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These Rumors Are Just Sick

Lakers: Kobe's illness is subject of myriad conspiracy theories, one straight out of a 'Sopranos' episode.


Did you hear what really caused Kobe Bryant to come down with food poisoning? It was a New Jersey mob guy. It seems the Jersey mob has bet heavily that the Nets will win the NBA title.

So it was the mob that poisoned the infamous bacon cheeseburger Bryant ordered from room service in the Sacramento Hyatt the night before Game 2 of the Western Conference finals?

You don't believe it? That's the story a caller to an L.A. talk show this week swears by.

There's also a story, just as unlikely, that Bryant never even ate that cheeseburger, that he came into the hotel that night too drunk to find his room, much less order room service.

So far, no one is claiming the guy on the grassy knoll cooked the burger, but the last few days have certainly supplied enough stories for a full season of "The X-Files."

"Reporters have been calling here all week," said Jerry Westenhaver, general manager of the hotel, "trying to make this into the JFK conspiracy. They are really out of control."

Westenhaver is happy to talk about the incident. Rather than discouraging people from ordering room service at his hotel, the effect of the Bryant incident has been just the opposite, according to Westenhaver. Everybody, it seems, wants a Kobe Burger.

"We are selling hamburgers beyond what we did before," Westenhaver said. "It's the cheeseburger heard 'round the world. A local food critic came in, ordered our food and gave it three stars in his review."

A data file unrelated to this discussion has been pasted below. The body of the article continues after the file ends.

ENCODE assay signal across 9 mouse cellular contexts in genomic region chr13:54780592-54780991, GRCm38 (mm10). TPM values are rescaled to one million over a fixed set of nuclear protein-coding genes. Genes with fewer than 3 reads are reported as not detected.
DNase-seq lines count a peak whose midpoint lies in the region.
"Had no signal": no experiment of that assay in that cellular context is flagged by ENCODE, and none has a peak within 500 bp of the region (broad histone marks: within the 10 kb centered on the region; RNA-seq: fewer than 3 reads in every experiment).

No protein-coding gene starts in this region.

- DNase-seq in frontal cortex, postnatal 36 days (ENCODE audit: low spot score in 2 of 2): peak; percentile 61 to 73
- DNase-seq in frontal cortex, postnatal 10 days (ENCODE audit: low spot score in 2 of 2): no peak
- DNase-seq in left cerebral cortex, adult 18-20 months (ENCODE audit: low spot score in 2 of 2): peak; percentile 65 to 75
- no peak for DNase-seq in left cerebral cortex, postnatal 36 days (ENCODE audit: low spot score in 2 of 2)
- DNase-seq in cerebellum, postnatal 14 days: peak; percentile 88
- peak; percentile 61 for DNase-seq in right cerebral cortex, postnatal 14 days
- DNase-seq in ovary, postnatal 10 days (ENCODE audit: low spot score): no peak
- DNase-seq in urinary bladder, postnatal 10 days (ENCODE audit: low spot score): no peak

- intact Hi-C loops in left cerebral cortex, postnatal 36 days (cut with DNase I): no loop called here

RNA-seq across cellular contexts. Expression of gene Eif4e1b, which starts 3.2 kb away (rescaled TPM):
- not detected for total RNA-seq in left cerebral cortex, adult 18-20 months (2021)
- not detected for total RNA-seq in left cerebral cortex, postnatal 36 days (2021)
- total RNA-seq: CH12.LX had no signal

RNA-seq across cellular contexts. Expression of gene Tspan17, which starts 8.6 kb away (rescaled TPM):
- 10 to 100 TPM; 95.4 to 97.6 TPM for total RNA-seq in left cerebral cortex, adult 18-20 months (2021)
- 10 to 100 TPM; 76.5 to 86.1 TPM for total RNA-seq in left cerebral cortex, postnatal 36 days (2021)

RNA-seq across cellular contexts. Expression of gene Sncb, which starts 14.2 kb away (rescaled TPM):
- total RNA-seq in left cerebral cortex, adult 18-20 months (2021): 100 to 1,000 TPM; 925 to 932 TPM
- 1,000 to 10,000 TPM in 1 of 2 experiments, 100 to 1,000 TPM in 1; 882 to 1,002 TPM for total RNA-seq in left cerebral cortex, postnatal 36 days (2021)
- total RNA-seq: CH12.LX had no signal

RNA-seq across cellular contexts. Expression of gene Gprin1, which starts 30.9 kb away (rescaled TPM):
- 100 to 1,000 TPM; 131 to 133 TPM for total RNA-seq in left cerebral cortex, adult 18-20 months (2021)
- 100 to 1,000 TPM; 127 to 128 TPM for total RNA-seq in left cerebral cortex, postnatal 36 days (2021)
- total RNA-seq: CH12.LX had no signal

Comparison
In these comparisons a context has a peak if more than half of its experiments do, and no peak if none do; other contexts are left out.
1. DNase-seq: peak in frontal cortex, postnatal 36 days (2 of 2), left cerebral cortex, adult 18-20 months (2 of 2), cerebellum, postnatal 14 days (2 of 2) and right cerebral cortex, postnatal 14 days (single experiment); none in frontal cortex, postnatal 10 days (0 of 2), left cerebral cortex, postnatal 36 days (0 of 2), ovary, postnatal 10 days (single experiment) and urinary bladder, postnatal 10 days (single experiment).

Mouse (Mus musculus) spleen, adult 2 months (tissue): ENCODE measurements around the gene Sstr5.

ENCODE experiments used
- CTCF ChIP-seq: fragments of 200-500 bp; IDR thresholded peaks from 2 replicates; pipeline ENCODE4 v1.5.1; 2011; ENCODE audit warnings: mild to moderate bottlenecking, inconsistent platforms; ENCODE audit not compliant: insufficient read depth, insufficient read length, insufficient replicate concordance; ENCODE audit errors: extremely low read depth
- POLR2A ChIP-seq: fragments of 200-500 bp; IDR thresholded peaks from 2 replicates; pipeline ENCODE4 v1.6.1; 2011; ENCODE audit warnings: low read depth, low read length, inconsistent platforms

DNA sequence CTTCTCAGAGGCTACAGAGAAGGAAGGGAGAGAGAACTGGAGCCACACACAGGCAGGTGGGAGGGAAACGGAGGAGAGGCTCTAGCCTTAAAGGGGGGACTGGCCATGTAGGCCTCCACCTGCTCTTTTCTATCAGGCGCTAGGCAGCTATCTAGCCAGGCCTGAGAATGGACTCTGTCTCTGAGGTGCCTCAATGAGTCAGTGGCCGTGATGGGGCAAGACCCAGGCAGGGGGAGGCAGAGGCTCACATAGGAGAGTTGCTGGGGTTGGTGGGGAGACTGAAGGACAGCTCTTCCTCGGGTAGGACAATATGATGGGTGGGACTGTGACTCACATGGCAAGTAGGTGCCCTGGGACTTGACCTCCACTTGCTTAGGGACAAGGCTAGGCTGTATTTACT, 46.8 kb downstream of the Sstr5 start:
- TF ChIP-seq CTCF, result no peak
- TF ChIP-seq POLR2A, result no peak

The local health department has also looked into the matter, Westenhaver said, but discovered nothing amiss.

"Any time we get a food complaint, we look into it," Westenhaver said, "but there's not much to investigate."

Westenhaver says a bacon cheeseburger was definitely delivered to Bryant's room that night, but one thing left hotel officials perplexed.

"If there is a problem, it's usually not just one person [getting sick]," Westenhaver said. "We served 1,700 meals that night, including 300 hamburgers, and nobody else reported a bad reaction."

That might suggest a flu bug instead of food poisoning, but not to Laker trainer Gary Vitti, who treated Bryant.

"To me, it's almost a no-brainer," Vitti said. "He ate and, five to six hours later, he had vomiting, diarrhea and all the other symptoms."

Vitti said that at practice Sunday, hours before his bad meal, Bryant had expressed an urge for Mexican food.

Given the location of a Mexican eatery, Bryant changed his mind.

"I better not," he said. "It might mess up my stomach."

Not to mention the plans of those Jersey mob guys.

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